Collection of unwanted pesticides

Maine Collecting Unwanted Pesticides Free of Charge

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Board of Pesticides Control

For Immediate Release 
August 22, 2022

ContactsKarla BoydJim Britt

Maine Collecting Unwanted Pesticides Free of Charge

Augusta, MAINE – The Obsolete Pesticide Collection Program protects Maine’s natural resources and prevents agriculture pollution by promoting the safe and proper disposal of outdated, unused, or unwanted pesticides. The program is made possible by the Maine Department of Agriculture, Conservation and Forestry’s Board of Pesticides Control (BPC) and the Maine Department of Environmental Protection. The program is open to homeowners and family-owned farms who are encouraged to bring unwanted pesticides— including herbicides, insecticides, rodenticides, fungicides, and similar products used in agricultural production or around the home to collection sites in Presque Isle, Bangor, Augusta, and Portland.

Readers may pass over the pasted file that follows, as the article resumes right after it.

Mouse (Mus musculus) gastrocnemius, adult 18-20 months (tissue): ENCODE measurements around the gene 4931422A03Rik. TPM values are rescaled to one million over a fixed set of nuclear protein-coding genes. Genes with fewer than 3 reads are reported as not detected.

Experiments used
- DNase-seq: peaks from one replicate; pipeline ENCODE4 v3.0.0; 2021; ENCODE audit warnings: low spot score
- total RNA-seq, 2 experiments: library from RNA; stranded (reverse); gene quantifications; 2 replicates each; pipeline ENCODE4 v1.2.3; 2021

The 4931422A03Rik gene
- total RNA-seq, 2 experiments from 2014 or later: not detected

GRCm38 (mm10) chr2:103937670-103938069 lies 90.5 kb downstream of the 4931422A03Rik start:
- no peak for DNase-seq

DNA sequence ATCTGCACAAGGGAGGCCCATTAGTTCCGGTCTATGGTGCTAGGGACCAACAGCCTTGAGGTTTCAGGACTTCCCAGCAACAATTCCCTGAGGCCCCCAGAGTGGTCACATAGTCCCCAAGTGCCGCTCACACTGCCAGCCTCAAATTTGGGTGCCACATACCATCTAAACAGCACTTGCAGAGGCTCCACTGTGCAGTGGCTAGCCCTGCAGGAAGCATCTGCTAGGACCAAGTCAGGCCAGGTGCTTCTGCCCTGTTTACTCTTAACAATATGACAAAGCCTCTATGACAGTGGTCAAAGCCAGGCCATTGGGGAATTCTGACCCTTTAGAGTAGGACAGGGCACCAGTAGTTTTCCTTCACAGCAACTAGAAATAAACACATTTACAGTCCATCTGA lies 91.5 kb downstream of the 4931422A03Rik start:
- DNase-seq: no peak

• The next obsolete pesticide collection days will be held during October 2022, one day each in Presque Isle, Bangor, Augusta, and Portland.
  • More details coming soon, including drop-off locations.
  • Pre-registration is required by September 26 to participate, drop-ins are not permitted. 

Details including registering and supplying the obsolete pesticides inventory form, a list of banned and unusable products, storage and transportation guidelines, other disposal options are found on the BPC website

About Maine’s Obsolete Pesticide Collection Program
Removal of obsolete and unwanted pesticides is important for protecting the public, wildlife, and environmental health. Improper pesticide handling and disposal, such as placing it in the trash or pouring it down the drain, can contaminate land and water resources. The Maine Obsolete Pesticide Collection Program ensures that they are handled properly. Since 1982, the program has saved more than 250,000 lbs. of pesticides from entering the waste stream. Collected pesticides are taken to licensed, out-of-state disposal facilities by the federal Environmental Protection Agency. Learn more on

Photo courtesy: Maine Board of Pesticides Control